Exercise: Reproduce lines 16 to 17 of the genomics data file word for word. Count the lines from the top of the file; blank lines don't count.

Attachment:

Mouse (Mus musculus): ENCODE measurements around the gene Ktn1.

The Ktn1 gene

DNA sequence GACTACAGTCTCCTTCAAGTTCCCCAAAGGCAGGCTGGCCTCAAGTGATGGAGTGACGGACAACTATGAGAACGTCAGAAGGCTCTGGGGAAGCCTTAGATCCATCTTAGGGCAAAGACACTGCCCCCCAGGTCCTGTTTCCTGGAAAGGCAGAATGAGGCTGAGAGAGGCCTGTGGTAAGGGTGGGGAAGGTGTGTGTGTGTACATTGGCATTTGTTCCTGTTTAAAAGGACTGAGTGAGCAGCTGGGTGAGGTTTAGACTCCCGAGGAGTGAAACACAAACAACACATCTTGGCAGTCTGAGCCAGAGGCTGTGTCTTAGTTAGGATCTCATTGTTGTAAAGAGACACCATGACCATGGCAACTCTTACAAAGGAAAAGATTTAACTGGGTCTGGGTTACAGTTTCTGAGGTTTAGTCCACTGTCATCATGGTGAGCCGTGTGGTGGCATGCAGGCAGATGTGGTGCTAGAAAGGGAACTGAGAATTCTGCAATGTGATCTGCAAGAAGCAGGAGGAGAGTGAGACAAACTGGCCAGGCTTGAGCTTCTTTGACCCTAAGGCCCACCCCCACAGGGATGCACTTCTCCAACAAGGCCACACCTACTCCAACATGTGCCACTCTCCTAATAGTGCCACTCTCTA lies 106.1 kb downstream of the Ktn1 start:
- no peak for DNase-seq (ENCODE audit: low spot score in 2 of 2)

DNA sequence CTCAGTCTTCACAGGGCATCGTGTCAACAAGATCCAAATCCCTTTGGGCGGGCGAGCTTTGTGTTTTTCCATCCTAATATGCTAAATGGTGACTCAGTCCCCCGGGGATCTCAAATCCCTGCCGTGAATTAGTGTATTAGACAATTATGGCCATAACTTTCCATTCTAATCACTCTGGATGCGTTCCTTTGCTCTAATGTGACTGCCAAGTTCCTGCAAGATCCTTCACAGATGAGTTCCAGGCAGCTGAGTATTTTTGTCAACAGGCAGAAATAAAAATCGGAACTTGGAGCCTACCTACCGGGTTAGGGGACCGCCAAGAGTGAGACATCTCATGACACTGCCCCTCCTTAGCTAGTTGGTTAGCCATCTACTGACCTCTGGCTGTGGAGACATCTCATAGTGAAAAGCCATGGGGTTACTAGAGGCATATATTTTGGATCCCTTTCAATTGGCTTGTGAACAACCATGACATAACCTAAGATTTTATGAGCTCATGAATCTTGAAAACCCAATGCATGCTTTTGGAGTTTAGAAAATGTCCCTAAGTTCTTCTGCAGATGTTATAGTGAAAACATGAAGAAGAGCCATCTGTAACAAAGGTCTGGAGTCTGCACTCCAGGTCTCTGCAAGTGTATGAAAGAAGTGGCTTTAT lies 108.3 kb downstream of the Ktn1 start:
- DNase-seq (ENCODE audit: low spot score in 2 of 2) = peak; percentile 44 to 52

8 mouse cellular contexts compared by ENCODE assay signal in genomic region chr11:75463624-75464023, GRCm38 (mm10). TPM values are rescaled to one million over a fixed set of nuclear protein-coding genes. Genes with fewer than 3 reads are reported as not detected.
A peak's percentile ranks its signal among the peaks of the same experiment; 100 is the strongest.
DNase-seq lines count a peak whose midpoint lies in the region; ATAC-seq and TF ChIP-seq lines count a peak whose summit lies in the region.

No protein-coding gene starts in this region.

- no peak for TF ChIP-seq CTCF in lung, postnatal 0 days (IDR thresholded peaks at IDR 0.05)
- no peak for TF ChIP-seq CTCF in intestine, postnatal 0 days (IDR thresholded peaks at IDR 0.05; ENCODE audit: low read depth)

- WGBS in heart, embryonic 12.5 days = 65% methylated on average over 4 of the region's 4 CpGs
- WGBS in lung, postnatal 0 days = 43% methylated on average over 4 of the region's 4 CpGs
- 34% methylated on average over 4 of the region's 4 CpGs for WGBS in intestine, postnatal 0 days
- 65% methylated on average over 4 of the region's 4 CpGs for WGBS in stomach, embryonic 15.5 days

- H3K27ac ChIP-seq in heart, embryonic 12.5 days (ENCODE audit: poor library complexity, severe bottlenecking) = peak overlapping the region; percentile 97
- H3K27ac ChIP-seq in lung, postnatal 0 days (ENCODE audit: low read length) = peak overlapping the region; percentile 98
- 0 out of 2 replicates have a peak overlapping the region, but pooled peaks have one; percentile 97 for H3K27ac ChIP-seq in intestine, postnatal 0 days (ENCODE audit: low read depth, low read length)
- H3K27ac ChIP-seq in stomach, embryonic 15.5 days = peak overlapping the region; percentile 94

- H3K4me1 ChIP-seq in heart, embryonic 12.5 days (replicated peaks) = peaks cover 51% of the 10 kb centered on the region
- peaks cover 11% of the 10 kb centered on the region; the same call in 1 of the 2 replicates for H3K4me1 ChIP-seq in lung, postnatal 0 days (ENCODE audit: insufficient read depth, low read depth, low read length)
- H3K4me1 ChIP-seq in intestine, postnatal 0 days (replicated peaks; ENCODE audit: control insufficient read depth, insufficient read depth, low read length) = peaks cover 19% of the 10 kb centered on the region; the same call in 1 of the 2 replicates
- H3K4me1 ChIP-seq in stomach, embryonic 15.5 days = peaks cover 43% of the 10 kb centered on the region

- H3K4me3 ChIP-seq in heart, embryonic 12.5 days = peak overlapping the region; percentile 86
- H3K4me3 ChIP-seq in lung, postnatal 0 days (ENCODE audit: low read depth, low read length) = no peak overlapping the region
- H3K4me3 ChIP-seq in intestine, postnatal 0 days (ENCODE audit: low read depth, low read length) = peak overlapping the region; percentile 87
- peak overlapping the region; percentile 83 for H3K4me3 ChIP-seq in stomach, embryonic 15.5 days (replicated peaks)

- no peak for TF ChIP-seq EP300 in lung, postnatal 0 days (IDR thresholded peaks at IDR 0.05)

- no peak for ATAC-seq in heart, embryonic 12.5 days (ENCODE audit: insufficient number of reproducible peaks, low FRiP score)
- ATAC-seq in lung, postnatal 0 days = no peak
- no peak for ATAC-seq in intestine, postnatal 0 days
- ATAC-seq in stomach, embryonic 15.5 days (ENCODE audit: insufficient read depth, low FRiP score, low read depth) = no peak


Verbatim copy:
- 65% methylated on average over 4 of the region's 4 CpGs for WGBS in stomach, embryonic 15.5 days

- H3K27ac ChIP-seq in heart, embryonic 12.5 days (ENCODE audit: poor library complexity, severe bottlenecking) = peak overlapping the region; percentile 97